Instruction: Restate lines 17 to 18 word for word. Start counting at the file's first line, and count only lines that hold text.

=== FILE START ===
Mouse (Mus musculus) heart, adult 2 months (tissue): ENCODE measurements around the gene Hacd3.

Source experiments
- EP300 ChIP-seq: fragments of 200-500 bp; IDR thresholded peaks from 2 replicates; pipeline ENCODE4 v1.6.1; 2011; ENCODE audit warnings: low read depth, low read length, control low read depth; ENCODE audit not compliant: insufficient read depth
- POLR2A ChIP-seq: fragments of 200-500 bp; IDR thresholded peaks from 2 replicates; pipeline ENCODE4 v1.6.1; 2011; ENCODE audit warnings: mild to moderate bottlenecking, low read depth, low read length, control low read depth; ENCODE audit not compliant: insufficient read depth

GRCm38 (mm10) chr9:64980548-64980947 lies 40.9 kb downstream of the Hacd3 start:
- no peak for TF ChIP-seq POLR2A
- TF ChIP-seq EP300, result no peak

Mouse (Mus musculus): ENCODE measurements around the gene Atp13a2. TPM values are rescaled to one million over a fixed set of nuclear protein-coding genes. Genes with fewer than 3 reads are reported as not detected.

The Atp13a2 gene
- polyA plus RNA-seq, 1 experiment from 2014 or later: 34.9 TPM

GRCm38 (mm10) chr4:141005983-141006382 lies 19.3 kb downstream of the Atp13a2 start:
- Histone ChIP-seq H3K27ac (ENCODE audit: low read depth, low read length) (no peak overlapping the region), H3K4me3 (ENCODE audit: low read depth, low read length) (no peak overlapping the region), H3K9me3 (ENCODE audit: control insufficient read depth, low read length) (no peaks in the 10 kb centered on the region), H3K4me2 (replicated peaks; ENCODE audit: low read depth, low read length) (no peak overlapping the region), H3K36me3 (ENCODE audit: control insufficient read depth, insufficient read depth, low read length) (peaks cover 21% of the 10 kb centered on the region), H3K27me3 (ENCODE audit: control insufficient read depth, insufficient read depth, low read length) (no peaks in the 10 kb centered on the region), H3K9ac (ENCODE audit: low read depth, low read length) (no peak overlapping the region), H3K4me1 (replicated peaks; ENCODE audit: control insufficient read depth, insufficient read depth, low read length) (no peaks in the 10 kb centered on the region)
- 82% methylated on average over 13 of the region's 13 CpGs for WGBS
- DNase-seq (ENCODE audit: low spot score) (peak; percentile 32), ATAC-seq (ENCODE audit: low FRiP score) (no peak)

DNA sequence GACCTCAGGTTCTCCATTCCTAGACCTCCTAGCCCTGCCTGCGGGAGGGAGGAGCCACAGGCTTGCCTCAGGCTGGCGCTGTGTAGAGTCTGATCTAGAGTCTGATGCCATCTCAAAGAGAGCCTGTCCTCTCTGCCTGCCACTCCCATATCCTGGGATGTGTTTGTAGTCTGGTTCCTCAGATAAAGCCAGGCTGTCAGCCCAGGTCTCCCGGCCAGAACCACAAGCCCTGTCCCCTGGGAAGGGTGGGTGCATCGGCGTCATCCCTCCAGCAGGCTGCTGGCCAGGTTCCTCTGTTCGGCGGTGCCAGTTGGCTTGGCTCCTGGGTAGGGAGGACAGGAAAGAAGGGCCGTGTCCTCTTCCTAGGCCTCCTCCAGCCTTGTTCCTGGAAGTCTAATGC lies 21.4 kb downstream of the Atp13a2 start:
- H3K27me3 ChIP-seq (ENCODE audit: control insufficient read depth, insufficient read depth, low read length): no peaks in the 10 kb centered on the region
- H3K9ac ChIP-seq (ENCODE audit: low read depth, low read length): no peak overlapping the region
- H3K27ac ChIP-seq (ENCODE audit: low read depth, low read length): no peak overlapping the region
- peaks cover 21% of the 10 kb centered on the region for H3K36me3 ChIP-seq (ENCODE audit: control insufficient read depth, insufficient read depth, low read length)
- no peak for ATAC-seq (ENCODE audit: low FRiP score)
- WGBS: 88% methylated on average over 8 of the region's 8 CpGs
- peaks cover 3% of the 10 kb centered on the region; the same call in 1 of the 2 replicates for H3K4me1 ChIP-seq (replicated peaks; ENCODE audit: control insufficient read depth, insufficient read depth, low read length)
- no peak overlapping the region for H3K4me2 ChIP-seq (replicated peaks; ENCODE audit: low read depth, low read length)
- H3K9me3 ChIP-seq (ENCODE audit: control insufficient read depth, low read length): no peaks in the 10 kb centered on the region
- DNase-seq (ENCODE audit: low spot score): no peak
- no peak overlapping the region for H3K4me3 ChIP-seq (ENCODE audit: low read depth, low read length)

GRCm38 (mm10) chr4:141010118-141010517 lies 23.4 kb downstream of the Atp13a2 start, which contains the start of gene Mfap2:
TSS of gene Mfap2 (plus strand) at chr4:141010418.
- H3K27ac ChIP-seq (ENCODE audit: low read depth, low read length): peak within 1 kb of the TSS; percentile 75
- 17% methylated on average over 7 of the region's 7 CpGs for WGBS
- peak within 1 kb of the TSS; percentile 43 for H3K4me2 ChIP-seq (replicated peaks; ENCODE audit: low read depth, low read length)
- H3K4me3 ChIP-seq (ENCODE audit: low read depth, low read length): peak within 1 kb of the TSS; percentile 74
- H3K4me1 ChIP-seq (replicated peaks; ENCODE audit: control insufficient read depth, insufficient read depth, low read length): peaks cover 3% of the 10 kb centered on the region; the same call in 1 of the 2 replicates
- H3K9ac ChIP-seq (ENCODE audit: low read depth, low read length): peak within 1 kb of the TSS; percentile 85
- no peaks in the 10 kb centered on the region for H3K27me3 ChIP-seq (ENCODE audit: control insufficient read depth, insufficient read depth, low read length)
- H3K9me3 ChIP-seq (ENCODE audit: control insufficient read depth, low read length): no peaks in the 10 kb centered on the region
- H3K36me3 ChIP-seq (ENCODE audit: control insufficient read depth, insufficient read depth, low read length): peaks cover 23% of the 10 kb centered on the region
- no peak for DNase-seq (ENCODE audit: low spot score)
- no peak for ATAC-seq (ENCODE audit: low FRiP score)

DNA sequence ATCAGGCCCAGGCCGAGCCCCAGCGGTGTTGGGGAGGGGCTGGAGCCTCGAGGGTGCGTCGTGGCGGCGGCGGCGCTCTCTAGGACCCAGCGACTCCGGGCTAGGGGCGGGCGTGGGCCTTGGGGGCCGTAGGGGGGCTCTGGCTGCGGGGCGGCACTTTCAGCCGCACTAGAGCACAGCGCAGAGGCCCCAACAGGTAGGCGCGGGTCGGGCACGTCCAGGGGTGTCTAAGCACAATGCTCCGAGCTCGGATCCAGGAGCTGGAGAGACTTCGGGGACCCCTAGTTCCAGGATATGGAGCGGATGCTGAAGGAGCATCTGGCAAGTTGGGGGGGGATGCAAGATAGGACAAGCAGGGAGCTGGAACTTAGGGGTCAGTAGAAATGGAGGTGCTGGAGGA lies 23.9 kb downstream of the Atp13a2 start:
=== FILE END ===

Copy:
- H3K9ac ChIP-seq (ENCODE audit: low read depth, low read length): no peak overlapping the region
- H3K27ac ChIP-seq (ENCODE audit: low read depth, low read length): no peak overlapping the region